I think it’s heading in a positive direction, but I don’t think we’re there yet and I don’t think we should be patting ourselves on the back. There is still a lot to do, but in many professions we are changing the way we view work, and women – and men – within work. A lot of the corporate system was set up when the idea was that men go to work and women stay at home. That has drastically changed and our family dynamics have changed as well. We should be encouraging more men to take paternity leave, for example. But we’re heading in the right direction.

 

Are there any other problems or challenges you would like to solve with engineering and innovation?

There isn’t one thing I’d like to solve. Sometimes when we’re talking about inventing or problem solving we think about really big problems, but sometimes it’s just about reusing technology in a certain way or designing something to be more efficient. I think my main challenge now is taking someone else’s idea and making it come to life. It’s a great honour that they are trusting us to make that happen and there are many small problems and challenges that we face along the way to make those ideas a reality.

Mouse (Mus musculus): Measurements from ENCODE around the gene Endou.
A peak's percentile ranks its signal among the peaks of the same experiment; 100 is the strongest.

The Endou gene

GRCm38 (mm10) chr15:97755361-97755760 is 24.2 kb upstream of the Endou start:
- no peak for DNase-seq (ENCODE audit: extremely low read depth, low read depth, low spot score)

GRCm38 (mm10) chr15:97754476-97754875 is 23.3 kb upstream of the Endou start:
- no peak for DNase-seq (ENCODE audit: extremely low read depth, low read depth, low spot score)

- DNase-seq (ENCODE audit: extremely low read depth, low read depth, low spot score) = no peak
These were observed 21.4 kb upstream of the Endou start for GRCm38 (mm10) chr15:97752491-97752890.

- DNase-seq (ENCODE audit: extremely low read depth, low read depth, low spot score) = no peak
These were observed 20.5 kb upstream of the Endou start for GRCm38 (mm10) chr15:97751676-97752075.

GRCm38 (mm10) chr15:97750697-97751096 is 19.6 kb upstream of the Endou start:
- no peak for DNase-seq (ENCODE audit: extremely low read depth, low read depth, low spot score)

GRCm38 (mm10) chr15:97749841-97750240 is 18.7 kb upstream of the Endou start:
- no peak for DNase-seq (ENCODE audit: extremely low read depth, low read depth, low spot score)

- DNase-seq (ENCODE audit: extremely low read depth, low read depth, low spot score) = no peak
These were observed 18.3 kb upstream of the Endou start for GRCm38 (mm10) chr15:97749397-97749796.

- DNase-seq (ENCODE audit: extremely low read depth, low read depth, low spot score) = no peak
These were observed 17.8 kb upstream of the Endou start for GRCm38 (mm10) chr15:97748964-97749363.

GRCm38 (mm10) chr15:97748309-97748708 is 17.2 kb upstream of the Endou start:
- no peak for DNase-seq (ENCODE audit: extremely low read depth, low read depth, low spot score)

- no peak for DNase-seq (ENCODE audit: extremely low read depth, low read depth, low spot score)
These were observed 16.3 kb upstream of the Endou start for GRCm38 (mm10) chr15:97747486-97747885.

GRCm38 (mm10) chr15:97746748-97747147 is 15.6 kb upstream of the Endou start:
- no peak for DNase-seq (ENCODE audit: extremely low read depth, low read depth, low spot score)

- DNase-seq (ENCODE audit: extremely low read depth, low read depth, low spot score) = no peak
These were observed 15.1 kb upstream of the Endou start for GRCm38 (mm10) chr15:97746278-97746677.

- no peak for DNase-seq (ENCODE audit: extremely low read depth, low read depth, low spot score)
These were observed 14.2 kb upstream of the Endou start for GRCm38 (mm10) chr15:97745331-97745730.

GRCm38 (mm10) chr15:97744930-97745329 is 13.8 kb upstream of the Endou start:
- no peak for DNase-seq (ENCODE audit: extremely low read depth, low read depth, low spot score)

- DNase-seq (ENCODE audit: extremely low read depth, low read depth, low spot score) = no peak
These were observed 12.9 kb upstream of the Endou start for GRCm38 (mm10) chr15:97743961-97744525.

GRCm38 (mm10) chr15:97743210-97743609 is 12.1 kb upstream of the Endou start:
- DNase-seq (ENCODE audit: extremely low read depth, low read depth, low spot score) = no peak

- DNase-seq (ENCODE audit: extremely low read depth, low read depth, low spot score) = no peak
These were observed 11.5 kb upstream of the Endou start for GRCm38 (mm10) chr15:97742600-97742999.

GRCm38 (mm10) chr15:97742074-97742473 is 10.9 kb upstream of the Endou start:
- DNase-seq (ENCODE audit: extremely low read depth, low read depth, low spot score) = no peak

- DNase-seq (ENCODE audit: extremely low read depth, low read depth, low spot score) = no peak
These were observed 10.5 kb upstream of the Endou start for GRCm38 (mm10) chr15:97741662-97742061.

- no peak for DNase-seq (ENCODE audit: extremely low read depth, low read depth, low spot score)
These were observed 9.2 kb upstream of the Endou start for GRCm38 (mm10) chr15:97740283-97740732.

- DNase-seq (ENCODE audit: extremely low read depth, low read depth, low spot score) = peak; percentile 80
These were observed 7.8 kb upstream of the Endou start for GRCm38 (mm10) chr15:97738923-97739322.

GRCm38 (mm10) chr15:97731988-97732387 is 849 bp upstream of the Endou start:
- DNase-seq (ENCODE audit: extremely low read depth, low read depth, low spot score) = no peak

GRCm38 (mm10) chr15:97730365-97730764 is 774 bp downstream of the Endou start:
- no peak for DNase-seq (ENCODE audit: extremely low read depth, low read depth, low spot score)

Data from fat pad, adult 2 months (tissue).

How do you envision the future of manufacturing, especially the part women play in it?

I think that there are fantastic things that are happening with women in manufacturing. I’m based in Sheffield and there’s some amazing work that’s going on here. There are lots of opportunities for women to get involved in manufacturing at different levels and it is becoming more accessible. Locally, there are many more open days and discussions around what roles are available in manufacturing and it really helps to understand the options and what they could be doing. It helps when women can see other women doing those jobs and I think social media obviously helps with that.

One of the biggest issues with getting women into manufacturing, which in the past had been very male-dominated, is that parents think back to how it was in their day and worry and maybe don’t fully encourage young people. Parents’ support is quite important and it’s important that we’re have these conversations and that we show young people and parents that there are fantastic roles within manufacturing for them.